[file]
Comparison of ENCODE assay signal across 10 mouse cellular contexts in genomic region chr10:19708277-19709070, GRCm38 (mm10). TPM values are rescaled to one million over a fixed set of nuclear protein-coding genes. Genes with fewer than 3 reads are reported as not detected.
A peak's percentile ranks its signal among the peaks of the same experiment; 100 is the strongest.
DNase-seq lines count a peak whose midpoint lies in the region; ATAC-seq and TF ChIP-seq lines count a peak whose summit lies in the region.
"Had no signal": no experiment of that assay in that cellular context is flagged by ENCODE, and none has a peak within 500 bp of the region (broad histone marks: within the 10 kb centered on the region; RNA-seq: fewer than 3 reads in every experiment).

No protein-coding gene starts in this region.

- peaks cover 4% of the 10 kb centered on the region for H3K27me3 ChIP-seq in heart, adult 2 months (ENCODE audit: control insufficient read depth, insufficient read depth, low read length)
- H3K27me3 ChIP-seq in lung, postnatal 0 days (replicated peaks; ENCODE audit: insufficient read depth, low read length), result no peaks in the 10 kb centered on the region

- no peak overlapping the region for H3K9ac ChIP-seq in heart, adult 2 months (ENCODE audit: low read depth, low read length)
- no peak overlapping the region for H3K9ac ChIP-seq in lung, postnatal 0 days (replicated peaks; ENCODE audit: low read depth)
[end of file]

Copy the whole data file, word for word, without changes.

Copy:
Comparison of ENCODE assay signal across 10 mouse cellular contexts in genomic region chr10:19708277-19709070, GRCm38 (mm10). TPM values are rescaled to one million over a fixed set of nuclear protein-coding genes. Genes with fewer than 3 reads are reported as not detected.
A peak's percentile ranks its signal among the peaks of the same experiment; 100 is the strongest.
DNase-seq lines count a peak whose midpoint lies in the region; ATAC-seq and TF ChIP-seq lines count a peak whose summit lies in the region.
"Had no signal": no experiment of that assay in that cellular context is flagged by ENCODE, and none has a peak within 500 bp of the region (broad histone marks: within the 10 kb centered on the region; RNA-seq: fewer than 3 reads in every experiment).

No protein-coding gene starts in this region.

- peaks cover 4% of the 10 kb centered on the region for H3K27me3 ChIP-seq in heart, adult 2 months (ENCODE audit: control insufficient read depth, insufficient read depth, low read length)
- H3K27me3 ChIP-seq in lung, postnatal 0 days (replicated peaks; ENCODE audit: insufficient read depth, low read length), result no peaks in the 10 kb centered on the region

- no peak overlapping the region for H3K9ac ChIP-seq in heart, adult 2 months (ENCODE audit: low read depth, low read length)
- no peak overlapping the region for H3K9ac ChIP-seq in lung, postnatal 0 days (replicated peaks; ENCODE audit: low read depth)